Public enterprises in Nepal: A burden on taxpayers

This article was originally published in on April 26, 2023 by Sindhuj Thapa. Ms. Thapa is a researcher at Samriddhi Foundation. Views expressed in this article are the author’s own, and do not reflect the views of the organization. She can be reached at [email protected]

The establishment of public enterprises dates back to the early 19th century during the Industrial Revolution. During that time, in some countries private companies had monopolized critical industries, leading to high prices, and goods and services of poor quality. Whereas in some developing countries like Nepal, there was a lack of infrastructure, not many industries, and less investment capacity of the private sector.  So, like the rest of the world, Nepal too wholeheartedly welcomed public enterprises with the establishment of Biratnagar Jute Mill in 1950.

Over the past decade, public enterprises (PE) all over the world have faced numerous economic, financial, and political crises. Some of the main reasons being government interference, mismanagement, and corruption. Political interference can lead to decisions that prioritize political goals over economic efficiency and effectiveness, which can cause financial losses and operational inefficiencies. Public enterprises around the world such as Air India, Petrobras, a state-owned oil company in Brazil, Indian Railways, British Leyland, etc started facing numerous financial crises,  leading to multiple bailouts by the respective governments. A similar path was followed by public enterprises in Nepal where public enterprises were a burden on taxpayers.

The fall of state-led planning and the adoption of market-based systems which started in the mid-20th century was driven by economic stagnation, high inflation, and mounting debt. The shift toward market-based approaches was particularly pronounced in the former Soviet Union and Eastern Europe, where the collapse of communism led to privatization and market-oriented reforms. The belief that market-based approaches are more efficient, flexible, and responsive to changing economic conditions than state-led planning drove this change. Nepal too was a part of the wave and the restoration of multi-party system in Nepal in 1990 marked a significant turning point in the country’s political and economic history as the new democratic government in Nepal recognized this problem. Privatization and liberalization became key strategies for eradicating these problems. The government then enacted the Privatization Act 1994 which provides answers to all the arguments dwelling around privatization. Major reasons to enact the Privatization Act 1994 were, the falling productivity of the enterprises, the inability of the government to bear any additional financial burden, and the promotion of the private sector to boost the economy. The government, however, has displayed a reluctance to fully embrace the important tenets of the reforms that were deemed crucial at the time, which can be perceived as a double standard approach. Notably, there have been instances of the government introducing private-public partnership arrangements, which have failed to fully privatize public companies.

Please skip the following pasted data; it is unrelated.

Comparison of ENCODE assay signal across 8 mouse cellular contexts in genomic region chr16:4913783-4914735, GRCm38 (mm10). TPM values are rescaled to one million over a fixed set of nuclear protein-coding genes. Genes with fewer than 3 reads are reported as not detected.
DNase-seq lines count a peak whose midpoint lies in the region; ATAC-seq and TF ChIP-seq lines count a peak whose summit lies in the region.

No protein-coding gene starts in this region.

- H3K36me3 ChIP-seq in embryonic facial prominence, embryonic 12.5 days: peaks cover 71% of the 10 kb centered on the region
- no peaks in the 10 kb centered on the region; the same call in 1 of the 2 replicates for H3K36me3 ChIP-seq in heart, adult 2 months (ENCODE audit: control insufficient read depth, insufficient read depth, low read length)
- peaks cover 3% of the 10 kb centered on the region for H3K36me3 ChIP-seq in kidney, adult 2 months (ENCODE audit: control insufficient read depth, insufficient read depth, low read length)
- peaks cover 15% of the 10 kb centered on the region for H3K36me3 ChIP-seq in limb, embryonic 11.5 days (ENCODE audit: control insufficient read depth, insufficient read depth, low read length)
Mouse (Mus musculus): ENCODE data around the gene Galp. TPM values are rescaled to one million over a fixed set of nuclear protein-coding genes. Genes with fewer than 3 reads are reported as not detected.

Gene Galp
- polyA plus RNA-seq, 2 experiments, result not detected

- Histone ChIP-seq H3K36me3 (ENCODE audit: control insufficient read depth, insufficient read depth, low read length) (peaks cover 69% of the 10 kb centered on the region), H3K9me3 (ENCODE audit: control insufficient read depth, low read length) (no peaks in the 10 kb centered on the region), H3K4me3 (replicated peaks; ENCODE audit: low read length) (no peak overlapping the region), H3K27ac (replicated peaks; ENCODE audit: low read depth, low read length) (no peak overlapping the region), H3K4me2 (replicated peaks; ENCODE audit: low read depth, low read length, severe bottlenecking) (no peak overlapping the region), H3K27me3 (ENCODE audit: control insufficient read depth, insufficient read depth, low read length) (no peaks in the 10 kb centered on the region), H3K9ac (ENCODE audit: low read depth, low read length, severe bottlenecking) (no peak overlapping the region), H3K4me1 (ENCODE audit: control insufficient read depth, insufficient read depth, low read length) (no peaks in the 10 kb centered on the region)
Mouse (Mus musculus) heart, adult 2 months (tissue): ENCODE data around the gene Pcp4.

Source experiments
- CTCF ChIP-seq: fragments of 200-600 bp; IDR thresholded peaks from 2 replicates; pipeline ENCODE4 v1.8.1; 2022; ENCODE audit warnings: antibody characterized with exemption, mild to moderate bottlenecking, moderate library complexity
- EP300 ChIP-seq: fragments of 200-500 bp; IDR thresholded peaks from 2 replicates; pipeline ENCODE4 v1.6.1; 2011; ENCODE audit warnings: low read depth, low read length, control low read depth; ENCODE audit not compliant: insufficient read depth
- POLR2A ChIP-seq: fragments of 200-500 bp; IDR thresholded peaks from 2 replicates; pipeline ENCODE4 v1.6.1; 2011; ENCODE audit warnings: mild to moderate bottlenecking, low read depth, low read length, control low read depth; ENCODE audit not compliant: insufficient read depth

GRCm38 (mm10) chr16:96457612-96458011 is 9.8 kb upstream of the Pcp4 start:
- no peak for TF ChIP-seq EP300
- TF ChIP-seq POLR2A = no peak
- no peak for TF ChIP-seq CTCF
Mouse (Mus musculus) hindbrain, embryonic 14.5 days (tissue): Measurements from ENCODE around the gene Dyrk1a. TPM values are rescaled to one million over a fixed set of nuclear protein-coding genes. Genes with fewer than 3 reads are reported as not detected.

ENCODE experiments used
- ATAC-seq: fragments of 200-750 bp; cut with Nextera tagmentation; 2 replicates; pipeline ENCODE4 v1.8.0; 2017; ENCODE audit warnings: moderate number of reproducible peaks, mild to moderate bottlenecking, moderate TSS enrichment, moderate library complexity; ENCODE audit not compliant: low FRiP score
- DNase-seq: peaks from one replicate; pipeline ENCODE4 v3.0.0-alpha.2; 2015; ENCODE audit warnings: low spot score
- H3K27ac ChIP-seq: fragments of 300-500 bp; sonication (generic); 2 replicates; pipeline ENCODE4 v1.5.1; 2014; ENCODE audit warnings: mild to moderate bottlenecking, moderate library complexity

Despite the degrading performance of public companies starting from 1994 Nepal has been according high priority to public enterprises ever since the Second Plan of the National Planning Commission (NPC). They are considered the “Vehicle for Development”. There are 44 total public enterprises in Nepal among which  22 are profit-making, 19 are loss-making and  three are closed. More importantly, according to the fiscal year 2020/2021, even for profit-making public enterprises, their profits are going down significantly by 40.3%, of those loss-making public enterprises, their losses continue to rise by 3.6% and administrative expenses tend to go up in all of them. Regardless, in the fiscal year, 2022/2023 government spent a total of Rs. 96.7 billion budget on public enterprises including Rs. 62.3 billion as foreign assistance. On top of that, the government gave an additional subsidy of Rs. 8.1 billion in the same year. They were envisaged as an instrument for production and the execution of socioeconomic policies in the country. The budget speech for the fiscal year 2022/2023 states “The Janakpur Cigarette Factory, Agricultural Tools Factory, Gorakhkali Rubber Industry, Orient and Magnesite, Nepal Metal Company, Biratnagar Jute Mill, Birgunj Sugar Mill, Hetauda Textile Industry and Butwal Spinning Mills, will be brought into operation in a systematic way.” The promises made by government ministers regarding the revival of public enterprises are often unfounded and lack a solid strategy for achieving long-term success. We will further discuss why running public enterprises are ineffective in Nepal and should be privatized immediately.